Amir Khan might well be heading for a battle with Kell Brook, but he has already taken on a bigger task out of the ring.
The Bolton boy was in the Sky Sports studio to watch his bitter rival become IBF welterweight world champion by beating Shawn Porter and set up the grudge match that fight fans want to see.
But a few days before, Khan began another challenge - one that might not hit the same headlines as his showdown with Brook but one that will change people's lives.
The Amir Khan foundation aims to make an impact across the globe and the Olympic medal winner has been out in Gambia recently, getting a first-hand experience of the poverty that still plagues large parts of the world.
As unpleasant and "heart-breaking" as Khan found the experience, he is determined to take up the fight to improve conditions for people living there.
Khan saw the site where an orphanage will be built, where a school is on the list and where the youngsters in particular will benefit from his charity's work. Add the simplest thing like clean water and you can tell that while the children are the ones he will help the most, everyone will benefit.
But that's just the first round - and this battle is going beyond his usual scheduled 12. Another orphanage in a deprived area of Kashmir in Pakistan and a school in Sudan are already in the pipeline and while those big fights will no doubt keep coming, Khan says he will continue travelling to the deprived areas to see how he can make a difference and the impact the foundation is having.
Now a husband and a father, Khan says his family served as an inspiration for the work.
"It was a great first-hand experience, seeing the situation out there in Gambia, seeing what the people are going through and hopefully we can help," he explained.
"What I saw out there was heart-breaking.
"When you go to places like that it makes you realise how lucky you are. We are very fortunate to live in Britain and have a good life, yet there are people around the world really suffering; they don't live under a roof, they don't have food or water and when you see the young kids going through that, it really does upset you.
"Yet somehow they've always got a smile. But it just makes you realise what a difference the smallest thing can do.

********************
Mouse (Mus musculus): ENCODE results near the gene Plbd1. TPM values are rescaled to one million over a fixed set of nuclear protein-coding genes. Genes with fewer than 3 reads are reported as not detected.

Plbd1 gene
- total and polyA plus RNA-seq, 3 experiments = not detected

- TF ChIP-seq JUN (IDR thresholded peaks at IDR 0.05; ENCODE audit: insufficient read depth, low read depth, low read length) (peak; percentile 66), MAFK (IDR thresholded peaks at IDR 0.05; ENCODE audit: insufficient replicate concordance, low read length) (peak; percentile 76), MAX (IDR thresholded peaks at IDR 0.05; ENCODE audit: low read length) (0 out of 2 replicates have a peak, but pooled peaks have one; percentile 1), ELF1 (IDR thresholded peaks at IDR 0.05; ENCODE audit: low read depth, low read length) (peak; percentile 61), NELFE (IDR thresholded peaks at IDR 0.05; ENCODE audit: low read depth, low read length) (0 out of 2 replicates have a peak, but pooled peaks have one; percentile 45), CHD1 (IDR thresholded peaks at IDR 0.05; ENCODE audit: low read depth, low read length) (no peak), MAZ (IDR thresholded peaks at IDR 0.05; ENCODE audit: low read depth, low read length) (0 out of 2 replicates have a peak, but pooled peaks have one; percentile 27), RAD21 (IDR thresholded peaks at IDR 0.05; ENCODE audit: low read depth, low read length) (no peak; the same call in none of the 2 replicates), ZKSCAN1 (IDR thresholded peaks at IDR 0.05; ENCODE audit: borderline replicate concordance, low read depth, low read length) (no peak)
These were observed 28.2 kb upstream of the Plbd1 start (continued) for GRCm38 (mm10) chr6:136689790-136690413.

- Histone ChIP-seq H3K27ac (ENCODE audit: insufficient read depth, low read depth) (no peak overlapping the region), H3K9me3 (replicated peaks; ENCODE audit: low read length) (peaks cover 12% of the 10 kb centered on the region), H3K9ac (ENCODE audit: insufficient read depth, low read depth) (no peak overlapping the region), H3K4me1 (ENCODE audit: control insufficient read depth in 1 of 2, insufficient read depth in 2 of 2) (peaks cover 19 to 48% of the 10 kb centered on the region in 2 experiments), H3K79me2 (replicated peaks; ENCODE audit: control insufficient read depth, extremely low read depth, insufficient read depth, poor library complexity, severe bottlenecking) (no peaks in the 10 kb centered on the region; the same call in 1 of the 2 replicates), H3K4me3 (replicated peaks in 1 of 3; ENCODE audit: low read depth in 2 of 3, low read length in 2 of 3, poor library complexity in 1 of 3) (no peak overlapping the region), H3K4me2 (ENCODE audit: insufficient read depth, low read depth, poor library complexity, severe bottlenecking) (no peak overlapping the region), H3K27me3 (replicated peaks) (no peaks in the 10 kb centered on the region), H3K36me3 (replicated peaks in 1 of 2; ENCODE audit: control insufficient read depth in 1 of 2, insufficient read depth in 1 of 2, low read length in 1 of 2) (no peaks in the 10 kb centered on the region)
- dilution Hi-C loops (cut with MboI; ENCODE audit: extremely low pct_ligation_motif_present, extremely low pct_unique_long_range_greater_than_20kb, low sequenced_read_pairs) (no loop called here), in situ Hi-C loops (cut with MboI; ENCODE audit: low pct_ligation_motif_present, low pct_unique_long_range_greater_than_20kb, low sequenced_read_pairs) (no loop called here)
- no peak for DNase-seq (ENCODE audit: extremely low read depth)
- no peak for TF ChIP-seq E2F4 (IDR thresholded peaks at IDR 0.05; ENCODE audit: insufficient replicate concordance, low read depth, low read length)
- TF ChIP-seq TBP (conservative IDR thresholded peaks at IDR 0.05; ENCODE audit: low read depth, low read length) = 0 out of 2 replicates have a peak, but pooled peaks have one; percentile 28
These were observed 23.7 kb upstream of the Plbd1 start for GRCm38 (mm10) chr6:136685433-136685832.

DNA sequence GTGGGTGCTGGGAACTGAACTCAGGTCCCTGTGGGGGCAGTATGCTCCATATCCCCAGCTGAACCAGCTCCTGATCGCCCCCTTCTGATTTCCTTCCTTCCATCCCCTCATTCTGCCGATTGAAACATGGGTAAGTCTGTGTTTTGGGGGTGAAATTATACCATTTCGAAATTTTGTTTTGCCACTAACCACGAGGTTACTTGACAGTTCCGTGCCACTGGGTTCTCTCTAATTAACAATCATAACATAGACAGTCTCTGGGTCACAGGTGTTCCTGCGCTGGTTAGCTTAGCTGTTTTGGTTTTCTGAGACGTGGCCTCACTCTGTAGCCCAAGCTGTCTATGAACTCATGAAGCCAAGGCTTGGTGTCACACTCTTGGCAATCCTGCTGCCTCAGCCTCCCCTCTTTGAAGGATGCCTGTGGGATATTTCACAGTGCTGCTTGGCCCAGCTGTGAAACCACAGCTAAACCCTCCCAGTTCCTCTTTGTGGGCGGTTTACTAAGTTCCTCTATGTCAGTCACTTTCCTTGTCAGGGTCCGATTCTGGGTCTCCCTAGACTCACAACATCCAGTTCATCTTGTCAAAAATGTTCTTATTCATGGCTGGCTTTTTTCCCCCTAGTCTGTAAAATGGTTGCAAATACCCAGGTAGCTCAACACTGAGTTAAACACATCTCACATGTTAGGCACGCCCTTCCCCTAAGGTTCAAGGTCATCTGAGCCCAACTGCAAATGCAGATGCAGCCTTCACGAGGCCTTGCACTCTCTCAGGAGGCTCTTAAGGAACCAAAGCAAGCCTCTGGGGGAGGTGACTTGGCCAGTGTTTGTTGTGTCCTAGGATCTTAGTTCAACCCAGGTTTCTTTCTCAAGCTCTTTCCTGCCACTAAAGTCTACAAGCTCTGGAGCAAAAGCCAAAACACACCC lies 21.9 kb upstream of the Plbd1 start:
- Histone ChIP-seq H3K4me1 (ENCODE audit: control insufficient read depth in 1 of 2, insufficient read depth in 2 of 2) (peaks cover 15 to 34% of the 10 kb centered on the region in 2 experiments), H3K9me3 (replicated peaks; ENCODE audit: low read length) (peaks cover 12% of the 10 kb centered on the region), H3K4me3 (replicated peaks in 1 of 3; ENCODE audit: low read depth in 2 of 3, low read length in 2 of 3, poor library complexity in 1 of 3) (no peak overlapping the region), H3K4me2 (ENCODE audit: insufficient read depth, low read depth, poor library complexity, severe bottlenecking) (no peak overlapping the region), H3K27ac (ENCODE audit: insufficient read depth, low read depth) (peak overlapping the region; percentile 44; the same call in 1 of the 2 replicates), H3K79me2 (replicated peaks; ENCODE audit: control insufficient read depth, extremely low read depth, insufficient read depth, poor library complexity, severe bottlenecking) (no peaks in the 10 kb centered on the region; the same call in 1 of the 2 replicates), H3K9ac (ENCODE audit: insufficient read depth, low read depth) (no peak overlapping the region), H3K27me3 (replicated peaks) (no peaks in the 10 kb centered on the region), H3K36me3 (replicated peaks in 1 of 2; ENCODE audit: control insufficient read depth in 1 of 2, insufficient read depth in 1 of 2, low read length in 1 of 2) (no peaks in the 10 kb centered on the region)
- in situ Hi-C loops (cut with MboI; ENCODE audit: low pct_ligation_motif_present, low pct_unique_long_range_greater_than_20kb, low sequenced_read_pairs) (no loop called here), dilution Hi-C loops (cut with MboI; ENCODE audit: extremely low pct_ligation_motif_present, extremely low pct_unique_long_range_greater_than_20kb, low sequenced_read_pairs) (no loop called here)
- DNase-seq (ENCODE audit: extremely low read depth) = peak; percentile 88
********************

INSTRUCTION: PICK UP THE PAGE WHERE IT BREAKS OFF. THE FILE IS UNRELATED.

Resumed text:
"We're aiming to build a school and an orphanage so the community stick together and work together. We will also give them clean water, food and try and look out for the young kids. When they get older we will be able to educate them."
The launch of The Amir Khan Foundation charity was confirmed at the Hilton Deansgate hotel in Manchester, where 500 guests got the ball rolling, with a knockout £218,000 raised.
The money will make an immediate impact, with the organisaiton working with international delivery partner, The Penny Appeal.
But while Khan has only fought once in the United Kingdom in the last six fights and three years, he is not turning his back on Bolton.
His gym, Gloves Community Centre, might well house the famous team of north west fighters under the wing of Joe Gallagher, which includes world champion Scott Quigg, a challenger Paul Smith and a potential future world champion in the shape of younger brother Callum Smith, but there has been a longer and more local deal going on.
The gym is open for kids to come and use - and while the new generation might prefer to sit on the laptop instead, there is internet access too.
Basically Khan's plan is to try his best to help anyone in need of support, from a local football club needing a new kit, to communities abroad hit by a natural disaster or a crisis.
"The gym still does all that and the computers can be used," he recalled.
"It is the one way I can give something back to the community.
"The gym is going to be under the umbrella. It's not just about countries around the world, we are also looking at working on the deprived areas of Great Britain as well. We want to help communities, work with them. We always do."